afaqs!

Guest Article: Ajit Menon: Is it the right choice?

By Ajit Menon , The Mudra Group, Mumbai | In Advertising | March 18, 2011
Prospective employees check out an organisation's HR policies before joining and have many questions to ask before they take the plunge. The company's cultural ethos, if employee-friendly, will go a long way in creating goodwill for the company.

Your company has shortlisted some candidates for a particular appointment. You are smug in the knowledge that your company is of considerable repute and you will get only the best talent in the field. Perhaps. But, there's a good chance that your man of choice may not exactly leap at your offer, and just turn down what seems a rather lucrative job.

Surprised? Rest assured, your prospective employee has done his homework and knows as much about your company, as you know of him. Perhaps, even more.

Your candidate will actually know much more about the company policies and the work environment than you can perhaps imagine.

And, why not? After all, he has to ensure his well-being and professional growth. He has to be sure that his contribution towards the company's bottomline will earn him his dividends as well.

If an employee is considering leaving an organisation because of certain reasons, then he/she would surely want to know if the new place which he/she is considering is different -- and, better. Or, is there any other organisation which is offering a higher pay and better privileges for the same position, which can be considered even though the same sort of working conditions as the current workplace prevail there? There are questions galore in your candidate's mind for which he/she hopes to get the right answers from you.

The world has undergone a rapid change. Youngsters of today are not just running after money, but want many other things as well. Moreover, they are aware of their rights. They want to be recognised and rewarded for their contribution, and want to know if the organisation believes in the same values as he/she does.

I am reminded of a copywriter who asked someone from the HR department whether or not the company believed in 'familial employment', since his wife and he were an 'art and copy' team, and that they wanted to work together.

Prospective employees would want to know about an organisation's HR policies because it's these policies that will help them get a feel of the company culture. They want to be sure whether they are making the right decision.

Trust me, if you are deciding on acquiring a great talent and doing a reference check on him/her, you better be aware that he/she is doing the same thing on you and your organisation's HR policies through friends, relatives, or through Google.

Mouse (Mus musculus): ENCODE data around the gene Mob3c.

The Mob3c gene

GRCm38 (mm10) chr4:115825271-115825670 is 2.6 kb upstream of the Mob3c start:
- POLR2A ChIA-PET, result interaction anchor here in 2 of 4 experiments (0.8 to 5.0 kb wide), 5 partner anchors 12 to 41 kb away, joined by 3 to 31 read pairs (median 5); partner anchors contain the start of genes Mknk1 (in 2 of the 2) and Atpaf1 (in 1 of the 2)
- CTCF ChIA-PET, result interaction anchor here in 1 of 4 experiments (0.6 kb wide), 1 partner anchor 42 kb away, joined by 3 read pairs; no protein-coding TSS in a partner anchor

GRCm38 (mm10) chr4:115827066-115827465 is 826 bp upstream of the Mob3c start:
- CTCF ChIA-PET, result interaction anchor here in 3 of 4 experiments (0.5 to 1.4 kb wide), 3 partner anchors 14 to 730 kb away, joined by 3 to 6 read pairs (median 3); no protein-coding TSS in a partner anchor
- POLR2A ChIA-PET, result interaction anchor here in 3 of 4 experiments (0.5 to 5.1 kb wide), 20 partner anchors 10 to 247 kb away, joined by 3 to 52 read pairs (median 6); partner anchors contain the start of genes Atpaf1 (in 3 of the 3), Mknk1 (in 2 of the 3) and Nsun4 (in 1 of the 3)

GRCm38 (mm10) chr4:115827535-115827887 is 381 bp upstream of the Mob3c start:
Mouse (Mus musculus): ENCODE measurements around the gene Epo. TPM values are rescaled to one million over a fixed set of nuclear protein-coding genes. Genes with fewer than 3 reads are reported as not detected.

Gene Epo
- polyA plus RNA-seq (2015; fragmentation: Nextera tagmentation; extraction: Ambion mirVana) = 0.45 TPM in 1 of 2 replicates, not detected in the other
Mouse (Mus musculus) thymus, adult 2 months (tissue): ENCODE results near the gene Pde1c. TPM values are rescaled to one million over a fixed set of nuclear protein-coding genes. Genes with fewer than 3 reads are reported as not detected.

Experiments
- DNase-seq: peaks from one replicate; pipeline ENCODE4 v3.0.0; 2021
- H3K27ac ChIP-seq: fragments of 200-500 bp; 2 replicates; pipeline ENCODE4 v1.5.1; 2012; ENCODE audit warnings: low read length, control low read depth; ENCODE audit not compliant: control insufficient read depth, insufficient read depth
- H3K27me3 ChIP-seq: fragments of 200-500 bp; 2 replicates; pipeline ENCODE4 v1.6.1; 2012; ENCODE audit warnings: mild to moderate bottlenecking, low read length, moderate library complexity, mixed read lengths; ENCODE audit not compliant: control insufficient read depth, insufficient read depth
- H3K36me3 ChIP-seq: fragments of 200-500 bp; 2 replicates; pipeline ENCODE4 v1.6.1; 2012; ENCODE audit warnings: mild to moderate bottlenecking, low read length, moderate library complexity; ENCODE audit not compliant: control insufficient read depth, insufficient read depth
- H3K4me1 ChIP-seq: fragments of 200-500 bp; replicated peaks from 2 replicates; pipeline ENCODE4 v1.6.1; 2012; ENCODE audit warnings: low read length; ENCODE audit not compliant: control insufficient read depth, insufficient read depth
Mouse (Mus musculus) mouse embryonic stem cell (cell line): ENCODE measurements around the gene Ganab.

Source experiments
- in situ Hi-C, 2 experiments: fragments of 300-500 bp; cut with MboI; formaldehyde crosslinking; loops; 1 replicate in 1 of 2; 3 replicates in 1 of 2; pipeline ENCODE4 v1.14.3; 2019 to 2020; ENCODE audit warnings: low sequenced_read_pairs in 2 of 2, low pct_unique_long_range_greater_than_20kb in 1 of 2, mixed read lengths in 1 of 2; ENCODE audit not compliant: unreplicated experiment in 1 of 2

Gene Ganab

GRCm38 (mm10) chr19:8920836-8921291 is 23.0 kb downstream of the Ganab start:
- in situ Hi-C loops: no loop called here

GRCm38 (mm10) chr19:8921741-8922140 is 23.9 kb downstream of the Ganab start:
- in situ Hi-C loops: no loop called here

An employee looking for a change of job, if married with domestic responsibilities, will do an in-depth study on the policies related to stability and job security. They want to know how stable they will be.

Some Frequently Asked Questions Are:

Does your HR follow a hire-fire policy?

If you stop doing great work and are delivering only good work, will you become an outcaste?

Do you define hardworking as "working 20 hours a day", or working hard to keep the client happy?

Does the salary come in on the 1st of every month or on the 7th?

Do salaries have a large performance bonus component at all levels, or is it for business heads and above? Will I fall into the fixed salary bracket?

Do you pay performance bonuses on time or do you break it and pay every quarter?

Do you have an 'equal opportunity' policy?

Do you believe in meritocracy?

The questions go on and on.

I was recently talking to someone who told me that many of the prospective employees are calling up friends to do a 'culture check' on his company. If you believe you are a great company with great values, culture and a crisp clear vision, the first thing you need to do is to put it up on your website for all to see and read.

While this may be easy and is common in many companies, walking the talk and living your values, is a totally different ballgame.

Organisations should not only be looking towards acquiring great talent, but should also look inwards and work towards becoming an employer of choice, which means great culture, values and HR policies.

As a policy, we need to move with time, and change the policies if required, based on growing demands. There is no harm in changing policies as long as it does not affect the values and the culture of the organisation, and if the change brings about positive results.

(Ajit Menon is Executive Director, Organisational Development, The Mudra Group)